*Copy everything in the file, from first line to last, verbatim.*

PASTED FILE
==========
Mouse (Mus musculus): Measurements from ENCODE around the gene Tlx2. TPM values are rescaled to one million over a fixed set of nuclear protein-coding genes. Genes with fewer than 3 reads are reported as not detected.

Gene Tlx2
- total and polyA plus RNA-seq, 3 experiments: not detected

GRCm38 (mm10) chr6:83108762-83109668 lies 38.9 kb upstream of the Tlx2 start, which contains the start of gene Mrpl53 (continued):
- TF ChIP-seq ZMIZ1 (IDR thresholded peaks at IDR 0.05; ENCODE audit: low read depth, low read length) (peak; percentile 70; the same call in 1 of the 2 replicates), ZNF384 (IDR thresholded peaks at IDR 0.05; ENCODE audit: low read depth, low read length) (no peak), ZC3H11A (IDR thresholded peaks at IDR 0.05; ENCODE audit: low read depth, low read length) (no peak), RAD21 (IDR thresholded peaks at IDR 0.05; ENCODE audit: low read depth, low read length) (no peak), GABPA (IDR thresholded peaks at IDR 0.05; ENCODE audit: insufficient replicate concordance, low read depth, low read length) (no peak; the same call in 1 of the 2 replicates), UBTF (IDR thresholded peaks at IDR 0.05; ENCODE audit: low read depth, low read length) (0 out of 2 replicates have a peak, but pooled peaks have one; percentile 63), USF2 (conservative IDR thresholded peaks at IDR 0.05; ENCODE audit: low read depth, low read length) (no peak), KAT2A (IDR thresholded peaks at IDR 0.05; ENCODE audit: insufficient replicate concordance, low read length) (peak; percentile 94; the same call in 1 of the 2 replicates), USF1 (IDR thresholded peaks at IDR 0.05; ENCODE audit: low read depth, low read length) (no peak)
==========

Mouse (Mus musculus): Measurements from ENCODE around the gene Tlx2. TPM values are rescaled to one million over a fixed set of nuclear protein-coding genes. Genes with fewer than 3 reads are reported as not detected.

Gene Tlx2
- total and polyA plus RNA-seq, 3 experiments: not detected

GRCm38 (mm10) chr6:83108762-83109668 lies 38.9 kb upstream of the Tlx2 start, which contains the start of gene Mrpl53 (continued):
- TF ChIP-seq ZMIZ1 (IDR thresholded peaks at IDR 0.05; ENCODE audit: low read depth, low read length) (peak; percentile 70; the same call in 1 of the 2 replicates), ZNF384 (IDR thresholded peaks at IDR 0.05; ENCODE audit: low read depth, low read length) (no peak), ZC3H11A (IDR thresholded peaks at IDR 0.05; ENCODE audit: low read depth, low read length) (no peak), RAD21 (IDR thresholded peaks at IDR 0.05; ENCODE audit: low read depth, low read length) (no peak), GABPA (IDR thresholded peaks at IDR 0.05; ENCODE audit: insufficient replicate concordance, low read depth, low read length) (no peak; the same call in 1 of the 2 replicates), UBTF (IDR thresholded peaks at IDR 0.05; ENCODE audit: low read depth, low read length) (0 out of 2 replicates have a peak, but pooled peaks have one; percentile 63), USF2 (conservative IDR thresholded peaks at IDR 0.05; ENCODE audit: low read depth, low read length) (no peak), KAT2A (IDR thresholded peaks at IDR 0.05; ENCODE audit: insufficient replicate concordance, low read length) (peak; percentile 94; the same call in 1 of the 2 replicates), USF1 (IDR thresholded peaks at IDR 0.05; ENCODE audit: low read depth, low read length) (no peak)